The first one in a series of one-week-long training events in RUNIN project was hosted by University of Lincoln (UK) in March 2017. A group of 12 early stage researchers (ESR) from across the world – at the time still missing two members to join the group later – met for the first time in the heart of England. The busy training week was full of lectures, seminars, talks and group work, as well as social activities from an Uphill guided walk tour and dinner in a traditional pub to an entertaining night out at a Japanese Teppanyaki restaurant.

City tour with RUNIN scientific lead at University of Lincoln, David Charles.
City tour with RUNIN scientific lead at University of Lincoln, David Charles.

During the week, the supervisors from different RUNIN partner universities, Rune Dahl Fitjar
(Stavanger), Magnus Klofsten (Linköping) and Artur da Rosa Pires (Aveiro), and invited external speakers, Jeremy Howells and Pablo d’Este, gave introductory lectures on universities role in regional development, rural innovation and university-industry linkages. Some of the lectures focused also on the basics of managing a research project and presenting typical research methods in innovation research, such as interviews and case studies. In addition, the network coordinator and project manager from The University of Stavanger gave an overview of the project to the whole team.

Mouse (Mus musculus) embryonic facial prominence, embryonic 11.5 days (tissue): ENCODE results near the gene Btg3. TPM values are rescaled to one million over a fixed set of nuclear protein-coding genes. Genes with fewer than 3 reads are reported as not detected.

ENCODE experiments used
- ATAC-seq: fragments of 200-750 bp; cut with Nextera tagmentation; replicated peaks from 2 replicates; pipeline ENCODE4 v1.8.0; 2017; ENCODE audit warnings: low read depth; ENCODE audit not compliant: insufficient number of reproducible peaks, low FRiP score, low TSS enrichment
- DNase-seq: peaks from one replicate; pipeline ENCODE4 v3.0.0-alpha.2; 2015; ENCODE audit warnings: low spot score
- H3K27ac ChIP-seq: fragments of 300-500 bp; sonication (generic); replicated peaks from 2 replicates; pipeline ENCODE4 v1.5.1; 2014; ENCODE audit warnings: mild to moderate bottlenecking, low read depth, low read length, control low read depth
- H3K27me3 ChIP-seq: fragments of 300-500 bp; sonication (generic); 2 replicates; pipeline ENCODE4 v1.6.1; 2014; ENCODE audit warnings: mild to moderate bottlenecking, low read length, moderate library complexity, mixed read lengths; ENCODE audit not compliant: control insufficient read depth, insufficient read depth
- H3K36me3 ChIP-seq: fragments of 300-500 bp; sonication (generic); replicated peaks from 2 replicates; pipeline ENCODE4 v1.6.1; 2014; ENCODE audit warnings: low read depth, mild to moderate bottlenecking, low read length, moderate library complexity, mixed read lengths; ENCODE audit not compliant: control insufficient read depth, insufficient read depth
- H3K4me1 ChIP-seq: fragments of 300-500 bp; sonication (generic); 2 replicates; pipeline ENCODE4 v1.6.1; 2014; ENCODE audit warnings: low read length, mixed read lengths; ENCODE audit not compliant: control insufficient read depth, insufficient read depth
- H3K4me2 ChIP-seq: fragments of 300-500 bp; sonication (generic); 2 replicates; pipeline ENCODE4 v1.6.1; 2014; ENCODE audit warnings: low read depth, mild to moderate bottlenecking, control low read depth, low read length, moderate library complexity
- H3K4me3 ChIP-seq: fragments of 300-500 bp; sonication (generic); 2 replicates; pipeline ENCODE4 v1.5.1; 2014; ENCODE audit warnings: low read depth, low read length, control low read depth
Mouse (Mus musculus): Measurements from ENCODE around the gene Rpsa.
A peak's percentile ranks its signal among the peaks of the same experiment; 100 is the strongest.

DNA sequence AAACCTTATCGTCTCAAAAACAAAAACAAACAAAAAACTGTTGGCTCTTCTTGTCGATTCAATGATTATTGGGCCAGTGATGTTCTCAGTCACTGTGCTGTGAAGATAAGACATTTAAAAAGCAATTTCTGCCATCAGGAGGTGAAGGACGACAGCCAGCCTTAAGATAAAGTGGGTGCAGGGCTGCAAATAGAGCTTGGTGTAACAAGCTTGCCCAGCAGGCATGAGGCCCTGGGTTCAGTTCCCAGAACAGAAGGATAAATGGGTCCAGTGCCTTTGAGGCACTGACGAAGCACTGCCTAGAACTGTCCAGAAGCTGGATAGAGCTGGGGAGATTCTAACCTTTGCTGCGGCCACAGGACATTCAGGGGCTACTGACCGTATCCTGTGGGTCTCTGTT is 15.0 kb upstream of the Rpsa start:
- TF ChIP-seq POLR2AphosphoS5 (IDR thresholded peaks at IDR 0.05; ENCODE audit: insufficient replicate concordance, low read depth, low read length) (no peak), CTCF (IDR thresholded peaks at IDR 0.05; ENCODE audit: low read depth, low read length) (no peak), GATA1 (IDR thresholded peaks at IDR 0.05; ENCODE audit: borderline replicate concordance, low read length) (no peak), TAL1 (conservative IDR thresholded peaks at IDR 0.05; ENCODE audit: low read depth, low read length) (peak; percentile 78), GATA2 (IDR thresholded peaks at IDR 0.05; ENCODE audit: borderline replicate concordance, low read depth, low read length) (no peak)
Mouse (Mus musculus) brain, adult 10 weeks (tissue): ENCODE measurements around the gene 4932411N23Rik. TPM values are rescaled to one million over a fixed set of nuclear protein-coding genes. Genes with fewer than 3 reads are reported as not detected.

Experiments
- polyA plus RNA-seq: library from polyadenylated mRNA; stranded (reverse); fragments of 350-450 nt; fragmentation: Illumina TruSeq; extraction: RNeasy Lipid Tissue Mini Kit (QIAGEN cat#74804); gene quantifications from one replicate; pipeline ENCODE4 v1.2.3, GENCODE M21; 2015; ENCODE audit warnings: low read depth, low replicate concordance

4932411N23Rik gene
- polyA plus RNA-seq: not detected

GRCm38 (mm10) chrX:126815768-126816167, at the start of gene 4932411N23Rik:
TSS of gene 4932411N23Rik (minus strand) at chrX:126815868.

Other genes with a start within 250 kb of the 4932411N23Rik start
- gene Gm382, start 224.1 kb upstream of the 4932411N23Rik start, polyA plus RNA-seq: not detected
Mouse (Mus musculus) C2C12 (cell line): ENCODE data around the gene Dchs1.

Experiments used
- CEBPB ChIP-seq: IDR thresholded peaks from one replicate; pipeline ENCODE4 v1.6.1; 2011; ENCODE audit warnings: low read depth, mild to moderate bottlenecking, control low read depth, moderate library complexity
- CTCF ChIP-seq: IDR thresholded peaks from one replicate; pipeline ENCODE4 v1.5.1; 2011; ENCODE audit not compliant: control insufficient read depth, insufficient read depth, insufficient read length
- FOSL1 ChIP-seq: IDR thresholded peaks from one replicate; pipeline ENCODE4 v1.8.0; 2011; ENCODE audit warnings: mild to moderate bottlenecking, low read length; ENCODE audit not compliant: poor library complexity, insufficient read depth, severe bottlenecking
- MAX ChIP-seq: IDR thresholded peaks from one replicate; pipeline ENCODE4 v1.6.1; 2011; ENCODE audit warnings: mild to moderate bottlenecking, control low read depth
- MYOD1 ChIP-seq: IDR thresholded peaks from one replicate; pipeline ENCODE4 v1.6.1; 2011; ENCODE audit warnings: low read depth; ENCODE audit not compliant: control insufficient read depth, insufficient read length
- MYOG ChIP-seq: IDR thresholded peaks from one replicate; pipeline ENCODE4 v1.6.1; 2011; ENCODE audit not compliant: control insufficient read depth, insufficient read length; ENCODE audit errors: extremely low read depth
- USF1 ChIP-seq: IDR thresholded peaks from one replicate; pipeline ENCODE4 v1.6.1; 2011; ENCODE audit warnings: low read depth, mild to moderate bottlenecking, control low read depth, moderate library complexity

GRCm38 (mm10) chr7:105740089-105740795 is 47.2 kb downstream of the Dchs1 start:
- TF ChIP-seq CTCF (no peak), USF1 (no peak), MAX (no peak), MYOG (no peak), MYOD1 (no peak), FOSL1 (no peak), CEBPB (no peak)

Keynote lecture on the role of institutions in regional development by project leader Rune Dahl Fitjar.

As part of the training, the early stage researchers were divided into smaller groups to carry out a little field work during their stay in Lincoln. The small groups of researchers visited the university’s local stakeholders including Siemens, Lincoln County Council and Sparkhouse Incubator.

Meeting with University of Lincoln Vice chancellor, Mary Stewart.

Each group prepared a presentation based on the conducted interviews to share their findings and thoughts on university’s regional role in Lincoln. The ESRs also had a chance to present the first steps of their individual research projects, to network and meet with work package leaders. This was indeed a valuable part of the training week; enabling the group to discuss their backgrounds, interests and plans for individual research projects may result in sharing data, joint-publications and other collaboration in the long term. It is also worth mentioning that the ESRs already teamed up with their local colleagues to carry out a case study on their home university’s regional role for a joint RUNIN book project!

The intensive training programme was first and foremost a social experience, and actually, the Lincoln International Business School felt a lot quieter after the group had returned to their own universities.